Ink & Paper

Saturday, May 08, 2004

Man, Tom Waits rules. The man is not appreciated nearly enough.

Saturday morning of a day off, this one scheduled, which is rather nice. Not too much to report, except that I am starting my last university class on Monday. I will be done diddily done by June 16, upon which I may just crack a smile. It should be okay, I hope.

Although I still think Geoff is an idiot, he has been replaced on the top of the most annoying people at work list by a lad named Andrew. This Andrew is one of those people who try to entertain without having any notion of comedic timing. And he is young, only 19, and it shows. Immature things like driving the piss out of our machines, right in front of the clubhouse, leaves me wondering if he wants the boss to yell at him. More likely, he's just an idiot. When I told him that it may not be a great idea to go racing past the pro shop at top speed, he replied that he likes to know the "limits of the machine." It's a goddam John Deere utility vehicle, it has plenty of limits, you idiot. "Oh look, it's tipping over into a pond and we don't have seatbelts, what an interesting limit, would you not say?" Grumblings throughout the shop suggest that I am not the only one bitter with this kid, but I suppose I'm the only one bitter enough to waste my Saturday morning writing about it.

So Rumsfield is under attack for not stopping the abuses at the Iraqi jails, which were known to the administration by mid-January. And testifying yesterday, Rumsfield cautioned that the public should brace themselves for more gruesome pictures coming out of Iraq. Interesting that despite the fact that thousands of Iraqi civilians have died as a result of the invasion and occupation, it is only with this prison fiasco that the administration is admitting warzone Iraq isn't the greatest place on earth. More shit incoming, clear the fan for landing please.

Goddam it Ralph Klein, you are one huge idiot. The other day you compared public auto insurance to the Chilean military coup of 1973, suggesting that the reason that Allende was overthrown and thousands of innocent Chileans were imprisoned/torture/killed, was because the democratically elected socialist Allende did not favour a corporate-owned Chile. You, Ralph, insinuated that Gen. Pinochet, who is now recognized as one of the most inhumane dictators of modern times, was forced to overthrow Allende and that the deaths of thousands because of socialism. When the hell are you,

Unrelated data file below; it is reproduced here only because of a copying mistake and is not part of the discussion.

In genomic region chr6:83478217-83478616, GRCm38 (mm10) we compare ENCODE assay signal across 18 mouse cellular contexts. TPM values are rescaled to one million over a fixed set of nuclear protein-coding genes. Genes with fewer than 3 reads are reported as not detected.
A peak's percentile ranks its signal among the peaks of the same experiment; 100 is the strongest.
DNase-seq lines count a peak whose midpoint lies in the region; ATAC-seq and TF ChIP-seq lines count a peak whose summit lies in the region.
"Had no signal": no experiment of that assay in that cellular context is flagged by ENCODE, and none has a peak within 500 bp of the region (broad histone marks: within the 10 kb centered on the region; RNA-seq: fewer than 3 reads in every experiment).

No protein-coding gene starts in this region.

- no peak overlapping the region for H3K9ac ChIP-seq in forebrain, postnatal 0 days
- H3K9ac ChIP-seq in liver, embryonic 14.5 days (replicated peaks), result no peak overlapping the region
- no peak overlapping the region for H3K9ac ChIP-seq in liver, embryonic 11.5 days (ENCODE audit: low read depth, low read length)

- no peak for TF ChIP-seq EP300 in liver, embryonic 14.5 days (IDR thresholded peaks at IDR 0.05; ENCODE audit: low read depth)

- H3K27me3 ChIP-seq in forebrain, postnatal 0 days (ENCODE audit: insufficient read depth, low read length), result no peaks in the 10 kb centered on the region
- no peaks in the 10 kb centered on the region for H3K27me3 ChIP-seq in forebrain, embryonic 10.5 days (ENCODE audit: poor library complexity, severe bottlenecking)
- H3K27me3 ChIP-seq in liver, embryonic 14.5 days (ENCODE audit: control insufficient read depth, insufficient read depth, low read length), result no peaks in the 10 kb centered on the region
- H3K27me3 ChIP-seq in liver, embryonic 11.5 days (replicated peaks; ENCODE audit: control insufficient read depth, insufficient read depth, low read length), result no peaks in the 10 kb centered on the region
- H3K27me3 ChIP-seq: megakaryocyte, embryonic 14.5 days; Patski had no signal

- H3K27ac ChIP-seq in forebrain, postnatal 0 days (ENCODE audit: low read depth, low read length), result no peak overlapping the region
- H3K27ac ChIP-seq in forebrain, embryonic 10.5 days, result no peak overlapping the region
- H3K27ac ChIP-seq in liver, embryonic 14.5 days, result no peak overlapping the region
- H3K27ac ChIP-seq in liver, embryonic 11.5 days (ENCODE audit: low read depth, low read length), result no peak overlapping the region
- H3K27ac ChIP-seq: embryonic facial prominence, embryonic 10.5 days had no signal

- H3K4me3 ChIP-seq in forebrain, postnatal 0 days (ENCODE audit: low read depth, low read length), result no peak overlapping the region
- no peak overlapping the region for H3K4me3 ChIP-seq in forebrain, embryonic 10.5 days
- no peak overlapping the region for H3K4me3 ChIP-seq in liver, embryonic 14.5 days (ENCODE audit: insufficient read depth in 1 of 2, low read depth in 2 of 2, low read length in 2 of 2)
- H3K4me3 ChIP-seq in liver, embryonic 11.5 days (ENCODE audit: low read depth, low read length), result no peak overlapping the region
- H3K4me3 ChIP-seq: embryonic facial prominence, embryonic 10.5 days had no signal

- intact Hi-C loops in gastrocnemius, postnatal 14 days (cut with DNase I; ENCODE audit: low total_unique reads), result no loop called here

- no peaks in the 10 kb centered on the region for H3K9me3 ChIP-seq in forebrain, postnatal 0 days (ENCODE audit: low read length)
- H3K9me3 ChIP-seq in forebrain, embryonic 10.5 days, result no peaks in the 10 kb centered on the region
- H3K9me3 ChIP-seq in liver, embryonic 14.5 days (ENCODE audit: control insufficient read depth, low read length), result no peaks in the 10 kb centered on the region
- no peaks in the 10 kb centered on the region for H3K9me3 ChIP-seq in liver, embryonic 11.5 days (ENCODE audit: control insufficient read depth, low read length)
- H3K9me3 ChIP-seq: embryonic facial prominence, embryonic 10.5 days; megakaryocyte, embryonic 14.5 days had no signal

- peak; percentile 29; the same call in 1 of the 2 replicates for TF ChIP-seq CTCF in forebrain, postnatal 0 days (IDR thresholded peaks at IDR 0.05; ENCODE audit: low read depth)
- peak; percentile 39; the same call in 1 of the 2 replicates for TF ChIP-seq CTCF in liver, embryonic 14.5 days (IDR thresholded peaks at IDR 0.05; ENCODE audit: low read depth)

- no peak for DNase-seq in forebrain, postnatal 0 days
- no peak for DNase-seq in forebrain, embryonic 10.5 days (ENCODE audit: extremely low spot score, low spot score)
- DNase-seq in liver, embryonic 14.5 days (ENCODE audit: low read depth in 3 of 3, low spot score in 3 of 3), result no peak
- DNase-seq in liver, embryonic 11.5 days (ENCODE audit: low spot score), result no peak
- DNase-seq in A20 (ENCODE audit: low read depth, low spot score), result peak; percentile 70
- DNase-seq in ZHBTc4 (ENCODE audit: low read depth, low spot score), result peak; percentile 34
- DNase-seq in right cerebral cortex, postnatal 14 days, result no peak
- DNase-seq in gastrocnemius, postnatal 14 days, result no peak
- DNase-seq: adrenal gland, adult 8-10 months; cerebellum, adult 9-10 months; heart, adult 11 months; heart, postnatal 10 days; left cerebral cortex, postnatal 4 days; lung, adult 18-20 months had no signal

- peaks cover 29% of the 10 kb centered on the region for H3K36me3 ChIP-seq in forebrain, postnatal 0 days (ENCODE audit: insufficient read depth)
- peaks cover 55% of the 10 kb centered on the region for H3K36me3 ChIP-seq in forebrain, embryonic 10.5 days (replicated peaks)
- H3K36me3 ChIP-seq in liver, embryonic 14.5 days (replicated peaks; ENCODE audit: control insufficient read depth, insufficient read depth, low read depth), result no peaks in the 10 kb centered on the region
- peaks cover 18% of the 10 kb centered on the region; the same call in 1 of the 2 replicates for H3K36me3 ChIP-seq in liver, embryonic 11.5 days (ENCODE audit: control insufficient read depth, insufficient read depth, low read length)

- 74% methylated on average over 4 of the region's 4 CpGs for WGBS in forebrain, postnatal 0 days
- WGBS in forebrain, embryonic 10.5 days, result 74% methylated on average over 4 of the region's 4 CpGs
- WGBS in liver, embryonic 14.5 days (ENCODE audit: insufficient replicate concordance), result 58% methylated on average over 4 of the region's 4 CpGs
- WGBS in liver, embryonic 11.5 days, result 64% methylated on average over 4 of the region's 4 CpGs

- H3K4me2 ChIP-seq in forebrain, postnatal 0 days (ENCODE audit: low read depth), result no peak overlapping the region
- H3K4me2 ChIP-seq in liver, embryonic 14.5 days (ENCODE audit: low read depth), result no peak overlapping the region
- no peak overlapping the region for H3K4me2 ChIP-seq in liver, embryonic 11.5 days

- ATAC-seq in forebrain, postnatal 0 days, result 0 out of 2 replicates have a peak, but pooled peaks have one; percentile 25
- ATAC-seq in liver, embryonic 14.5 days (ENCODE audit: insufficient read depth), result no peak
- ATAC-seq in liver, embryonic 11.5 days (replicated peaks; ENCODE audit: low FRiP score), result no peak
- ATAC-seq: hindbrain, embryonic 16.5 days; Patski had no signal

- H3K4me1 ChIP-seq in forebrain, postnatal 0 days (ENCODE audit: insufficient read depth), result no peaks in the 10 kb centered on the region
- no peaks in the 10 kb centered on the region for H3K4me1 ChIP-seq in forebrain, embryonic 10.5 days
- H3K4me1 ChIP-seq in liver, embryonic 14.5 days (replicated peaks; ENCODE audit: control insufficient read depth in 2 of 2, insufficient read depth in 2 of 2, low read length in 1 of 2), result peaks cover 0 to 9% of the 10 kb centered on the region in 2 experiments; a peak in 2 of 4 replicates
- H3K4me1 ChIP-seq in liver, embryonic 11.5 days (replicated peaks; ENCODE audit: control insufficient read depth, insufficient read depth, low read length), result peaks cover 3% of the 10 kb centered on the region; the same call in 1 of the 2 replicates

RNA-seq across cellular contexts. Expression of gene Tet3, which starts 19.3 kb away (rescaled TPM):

A: Going to pick up a history book and realize that it was the Cold War-fightng US who back Pinochet, not the Chilean people, and
B: Start governing using common sense instead of ideology?

Edmontonians of Chilean descent, many of whom had to flee Pinochet, are planning a protest for Monday. Good for them.

It's shit like this that makes the NDP look more attractive everyday, even if their fiscal plans are somewhat muddy. At least their bottom line isn't the dollar sign. And most people will forget about Ralph's tirades and juvenile behaviour come election time. Energy rebates anyone? Dumb as posts, us Albertans.

Now I'm in a fighting mood. Maybe I'll go out and find some homeless person, beat the shit out of them verbally, tell them to get a job and throw some coins at their feet. Or perhaps I'll take a stroll through the hospital hallways, looking disdainfully upon the people lying in the hallways because there aren't any rooms available, and snort to myself that perhaps they shouldn't have gotten sick and had the audacity to use of health services in the first place. Or perhaps I'll go to a public school and help the kids study the mighty machine that is the USSR, from textbooks printed in 1985. Oh, the USSR collapsed? Well I'm sure the kids who come from the upper tax bracket will find that out when they start paying $8000 a year for university. Ah, the Alberta advantage, isn't it a progressively conservative wonderland?

Okay, calm down Jay, rest assured that in the future when Alberta has sucked all the oil out of the ground, you'll be one of the minority who can sit back in your old man rocking chair, hitch up your brown pants and say "I told you so." I've updated the links and now I'm going for a walk. Good day to all of you.